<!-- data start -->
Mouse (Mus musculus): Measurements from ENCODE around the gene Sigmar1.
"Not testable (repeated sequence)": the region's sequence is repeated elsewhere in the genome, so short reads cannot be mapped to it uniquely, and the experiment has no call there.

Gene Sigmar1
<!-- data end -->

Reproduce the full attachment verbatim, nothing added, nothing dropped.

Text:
Mouse (Mus musculus): Measurements from ENCODE around the gene Sigmar1.
"Not testable (repeated sequence)": the region's sequence is repeated elsewhere in the genome, so short reads cannot be mapped to it uniquely, and the experiment has no call there.

Gene Sigmar1